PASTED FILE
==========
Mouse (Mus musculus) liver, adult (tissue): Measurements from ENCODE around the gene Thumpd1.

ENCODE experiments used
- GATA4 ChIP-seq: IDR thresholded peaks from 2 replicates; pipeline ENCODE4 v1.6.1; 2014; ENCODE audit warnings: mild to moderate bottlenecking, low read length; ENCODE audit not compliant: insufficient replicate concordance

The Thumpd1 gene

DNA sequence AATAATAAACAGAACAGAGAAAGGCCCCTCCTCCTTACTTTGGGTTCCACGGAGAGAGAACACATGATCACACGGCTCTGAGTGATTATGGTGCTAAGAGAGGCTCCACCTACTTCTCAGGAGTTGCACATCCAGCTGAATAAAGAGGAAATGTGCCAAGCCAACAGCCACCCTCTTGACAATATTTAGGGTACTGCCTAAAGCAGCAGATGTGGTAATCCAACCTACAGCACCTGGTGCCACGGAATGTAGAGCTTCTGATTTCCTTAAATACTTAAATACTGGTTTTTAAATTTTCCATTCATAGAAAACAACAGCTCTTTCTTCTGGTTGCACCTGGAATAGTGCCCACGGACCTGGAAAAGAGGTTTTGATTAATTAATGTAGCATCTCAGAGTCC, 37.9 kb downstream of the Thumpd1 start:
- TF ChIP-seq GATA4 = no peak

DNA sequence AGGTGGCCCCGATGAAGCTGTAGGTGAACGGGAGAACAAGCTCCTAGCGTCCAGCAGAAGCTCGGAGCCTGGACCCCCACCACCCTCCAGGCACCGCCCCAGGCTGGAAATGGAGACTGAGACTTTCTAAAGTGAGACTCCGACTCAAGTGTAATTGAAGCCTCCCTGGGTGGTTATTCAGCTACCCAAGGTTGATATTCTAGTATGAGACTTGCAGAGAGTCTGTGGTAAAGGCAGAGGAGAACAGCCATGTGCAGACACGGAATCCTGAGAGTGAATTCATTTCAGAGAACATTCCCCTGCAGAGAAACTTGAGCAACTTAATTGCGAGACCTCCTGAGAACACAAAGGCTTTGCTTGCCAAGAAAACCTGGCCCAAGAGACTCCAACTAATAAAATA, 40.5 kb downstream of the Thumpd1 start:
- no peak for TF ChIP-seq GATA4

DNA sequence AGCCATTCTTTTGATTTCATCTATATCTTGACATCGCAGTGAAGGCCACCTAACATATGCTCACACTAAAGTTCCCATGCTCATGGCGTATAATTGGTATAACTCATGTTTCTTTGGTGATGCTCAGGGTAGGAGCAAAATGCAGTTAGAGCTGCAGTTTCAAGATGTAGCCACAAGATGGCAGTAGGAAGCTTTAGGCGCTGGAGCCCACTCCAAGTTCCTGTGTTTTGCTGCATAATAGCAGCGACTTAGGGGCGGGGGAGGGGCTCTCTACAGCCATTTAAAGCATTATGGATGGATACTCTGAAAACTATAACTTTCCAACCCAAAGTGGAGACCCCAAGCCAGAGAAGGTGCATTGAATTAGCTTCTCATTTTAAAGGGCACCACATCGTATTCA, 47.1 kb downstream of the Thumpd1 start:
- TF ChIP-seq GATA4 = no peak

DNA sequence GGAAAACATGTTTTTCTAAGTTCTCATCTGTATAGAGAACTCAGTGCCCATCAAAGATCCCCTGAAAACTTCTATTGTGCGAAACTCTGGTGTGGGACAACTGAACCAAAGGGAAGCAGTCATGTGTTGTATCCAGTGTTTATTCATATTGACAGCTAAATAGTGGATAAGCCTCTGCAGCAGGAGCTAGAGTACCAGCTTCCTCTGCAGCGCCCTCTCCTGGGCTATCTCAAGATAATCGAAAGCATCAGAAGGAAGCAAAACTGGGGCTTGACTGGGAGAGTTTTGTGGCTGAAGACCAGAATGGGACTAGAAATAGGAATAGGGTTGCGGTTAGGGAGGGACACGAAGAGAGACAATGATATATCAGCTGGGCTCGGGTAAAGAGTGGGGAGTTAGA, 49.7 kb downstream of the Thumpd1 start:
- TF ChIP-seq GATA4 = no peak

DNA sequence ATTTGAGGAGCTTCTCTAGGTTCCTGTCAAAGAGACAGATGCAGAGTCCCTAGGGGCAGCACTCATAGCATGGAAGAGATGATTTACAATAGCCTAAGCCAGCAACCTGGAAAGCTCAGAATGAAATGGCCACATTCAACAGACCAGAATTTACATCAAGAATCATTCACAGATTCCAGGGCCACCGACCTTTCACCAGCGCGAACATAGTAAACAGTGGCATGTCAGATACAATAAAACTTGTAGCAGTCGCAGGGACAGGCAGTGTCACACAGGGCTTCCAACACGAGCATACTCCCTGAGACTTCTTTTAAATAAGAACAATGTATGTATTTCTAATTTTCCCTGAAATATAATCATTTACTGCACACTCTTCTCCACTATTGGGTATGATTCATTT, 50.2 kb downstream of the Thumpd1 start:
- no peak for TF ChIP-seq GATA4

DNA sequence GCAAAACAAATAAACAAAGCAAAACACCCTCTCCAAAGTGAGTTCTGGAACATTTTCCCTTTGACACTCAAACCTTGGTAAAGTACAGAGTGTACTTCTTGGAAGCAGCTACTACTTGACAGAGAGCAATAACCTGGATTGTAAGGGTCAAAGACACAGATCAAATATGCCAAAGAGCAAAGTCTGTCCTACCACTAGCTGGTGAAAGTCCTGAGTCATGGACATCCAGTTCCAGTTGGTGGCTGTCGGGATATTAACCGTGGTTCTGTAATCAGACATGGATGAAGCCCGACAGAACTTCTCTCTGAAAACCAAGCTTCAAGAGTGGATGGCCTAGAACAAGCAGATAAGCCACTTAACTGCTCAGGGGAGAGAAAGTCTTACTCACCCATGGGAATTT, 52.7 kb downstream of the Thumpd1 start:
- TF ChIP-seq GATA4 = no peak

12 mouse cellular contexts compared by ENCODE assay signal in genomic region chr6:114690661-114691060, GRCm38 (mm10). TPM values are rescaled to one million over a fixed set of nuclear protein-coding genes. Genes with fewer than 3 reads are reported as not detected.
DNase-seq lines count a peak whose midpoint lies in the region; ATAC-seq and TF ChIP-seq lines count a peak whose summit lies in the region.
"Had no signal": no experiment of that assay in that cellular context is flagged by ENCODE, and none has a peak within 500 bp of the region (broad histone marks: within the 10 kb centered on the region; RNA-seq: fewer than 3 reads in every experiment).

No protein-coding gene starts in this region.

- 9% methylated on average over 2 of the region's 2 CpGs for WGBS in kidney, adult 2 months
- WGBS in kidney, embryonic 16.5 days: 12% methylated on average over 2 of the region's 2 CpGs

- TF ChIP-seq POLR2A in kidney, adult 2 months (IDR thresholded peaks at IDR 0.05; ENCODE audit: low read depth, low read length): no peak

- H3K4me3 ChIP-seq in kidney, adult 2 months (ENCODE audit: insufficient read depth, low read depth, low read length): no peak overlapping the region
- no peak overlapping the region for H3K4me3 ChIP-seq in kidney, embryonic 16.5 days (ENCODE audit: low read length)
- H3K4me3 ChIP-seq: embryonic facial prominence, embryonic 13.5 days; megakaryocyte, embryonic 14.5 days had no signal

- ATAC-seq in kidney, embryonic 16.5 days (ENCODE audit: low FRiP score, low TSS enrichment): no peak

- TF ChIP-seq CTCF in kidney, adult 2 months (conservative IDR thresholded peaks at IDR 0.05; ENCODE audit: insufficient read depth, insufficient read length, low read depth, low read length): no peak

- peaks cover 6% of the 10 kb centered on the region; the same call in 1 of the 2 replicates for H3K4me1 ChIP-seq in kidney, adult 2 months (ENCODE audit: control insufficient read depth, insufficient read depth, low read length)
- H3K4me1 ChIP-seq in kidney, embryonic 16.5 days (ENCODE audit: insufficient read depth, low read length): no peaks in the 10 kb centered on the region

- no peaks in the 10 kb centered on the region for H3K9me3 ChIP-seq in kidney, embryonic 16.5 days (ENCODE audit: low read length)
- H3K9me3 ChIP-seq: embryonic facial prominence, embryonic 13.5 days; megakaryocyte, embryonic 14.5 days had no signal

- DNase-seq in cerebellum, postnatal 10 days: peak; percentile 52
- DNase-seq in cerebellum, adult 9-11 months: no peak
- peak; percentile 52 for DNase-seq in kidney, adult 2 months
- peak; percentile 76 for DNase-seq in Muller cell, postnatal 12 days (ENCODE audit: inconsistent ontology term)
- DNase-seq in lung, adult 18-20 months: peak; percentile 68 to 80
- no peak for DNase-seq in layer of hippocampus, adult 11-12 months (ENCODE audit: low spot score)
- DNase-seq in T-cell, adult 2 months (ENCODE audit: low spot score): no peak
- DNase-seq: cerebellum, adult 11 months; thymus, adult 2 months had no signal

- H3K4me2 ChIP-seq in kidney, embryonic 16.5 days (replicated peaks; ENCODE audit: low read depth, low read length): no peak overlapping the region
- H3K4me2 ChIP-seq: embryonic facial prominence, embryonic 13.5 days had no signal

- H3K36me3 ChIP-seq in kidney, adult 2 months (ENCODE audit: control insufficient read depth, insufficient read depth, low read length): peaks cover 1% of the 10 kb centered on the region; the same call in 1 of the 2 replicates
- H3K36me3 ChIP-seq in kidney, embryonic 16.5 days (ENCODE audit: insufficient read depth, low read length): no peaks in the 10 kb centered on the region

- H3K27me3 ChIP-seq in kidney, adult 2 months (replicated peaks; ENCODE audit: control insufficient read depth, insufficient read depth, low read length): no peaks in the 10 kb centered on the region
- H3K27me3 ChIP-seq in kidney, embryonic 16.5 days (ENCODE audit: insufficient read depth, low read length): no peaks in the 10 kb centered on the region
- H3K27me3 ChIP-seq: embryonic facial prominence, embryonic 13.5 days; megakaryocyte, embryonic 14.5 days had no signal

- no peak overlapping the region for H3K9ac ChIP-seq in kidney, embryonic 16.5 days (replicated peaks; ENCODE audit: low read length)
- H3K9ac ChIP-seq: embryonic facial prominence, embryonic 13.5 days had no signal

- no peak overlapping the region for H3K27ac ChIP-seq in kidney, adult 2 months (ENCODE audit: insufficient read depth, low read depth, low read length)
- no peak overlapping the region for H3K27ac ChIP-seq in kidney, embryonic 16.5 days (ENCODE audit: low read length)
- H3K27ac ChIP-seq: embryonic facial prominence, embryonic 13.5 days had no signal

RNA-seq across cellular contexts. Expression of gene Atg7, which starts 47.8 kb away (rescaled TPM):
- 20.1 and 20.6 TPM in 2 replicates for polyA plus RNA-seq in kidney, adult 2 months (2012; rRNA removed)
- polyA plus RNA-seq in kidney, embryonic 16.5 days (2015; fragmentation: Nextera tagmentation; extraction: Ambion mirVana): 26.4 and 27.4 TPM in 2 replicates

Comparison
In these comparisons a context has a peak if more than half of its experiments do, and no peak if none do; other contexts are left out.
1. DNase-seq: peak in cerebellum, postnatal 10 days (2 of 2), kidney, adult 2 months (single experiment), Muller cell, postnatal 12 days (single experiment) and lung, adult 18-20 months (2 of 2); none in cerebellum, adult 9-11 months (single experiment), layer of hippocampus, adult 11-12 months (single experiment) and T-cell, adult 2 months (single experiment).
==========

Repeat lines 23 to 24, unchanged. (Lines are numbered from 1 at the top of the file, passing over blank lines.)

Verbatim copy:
- TF ChIP-seq POLR2A in kidney, adult 2 months (IDR thresholded peaks at IDR 0.05; ENCODE audit: low read depth, low read length): no peak

- H3K4me3 ChIP-seq in kidney, adult 2 months (ENCODE audit: insufficient read depth, low read depth, low read length): no peak overlapping the region